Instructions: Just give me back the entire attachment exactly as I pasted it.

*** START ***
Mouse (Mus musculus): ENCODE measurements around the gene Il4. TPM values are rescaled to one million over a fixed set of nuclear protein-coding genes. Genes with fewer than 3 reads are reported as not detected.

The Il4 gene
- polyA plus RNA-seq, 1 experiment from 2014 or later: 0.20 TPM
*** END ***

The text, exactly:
Mouse (Mus musculus): ENCODE measurements around the gene Il4. TPM values are rescaled to one million over a fixed set of nuclear protein-coding genes. Genes with fewer than 3 reads are reported as not detected.

The Il4 gene
- polyA plus RNA-seq, 1 experiment from 2014 or later: 0.20 TPM